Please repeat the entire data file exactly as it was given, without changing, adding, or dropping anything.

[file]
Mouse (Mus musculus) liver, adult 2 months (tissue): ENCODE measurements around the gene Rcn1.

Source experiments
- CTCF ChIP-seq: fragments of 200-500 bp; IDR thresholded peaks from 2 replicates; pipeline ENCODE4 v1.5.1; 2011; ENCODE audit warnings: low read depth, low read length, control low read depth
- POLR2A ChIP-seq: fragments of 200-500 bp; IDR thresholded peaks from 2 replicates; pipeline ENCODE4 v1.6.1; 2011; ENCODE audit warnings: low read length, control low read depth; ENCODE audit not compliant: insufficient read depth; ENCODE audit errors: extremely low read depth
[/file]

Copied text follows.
Mouse (Mus musculus) liver, adult 2 months (tissue): ENCODE measurements around the gene Rcn1.

Source experiments
- CTCF ChIP-seq: fragments of 200-500 bp; IDR thresholded peaks from 2 replicates; pipeline ENCODE4 v1.5.1; 2011; ENCODE audit warnings: low read depth, low read length, control low read depth
- POLR2A ChIP-seq: fragments of 200-500 bp; IDR thresholded peaks from 2 replicates; pipeline ENCODE4 v1.6.1; 2011; ENCODE audit warnings: low read length, control low read depth; ENCODE audit not compliant: insufficient read depth; ENCODE audit errors: extremely low read depth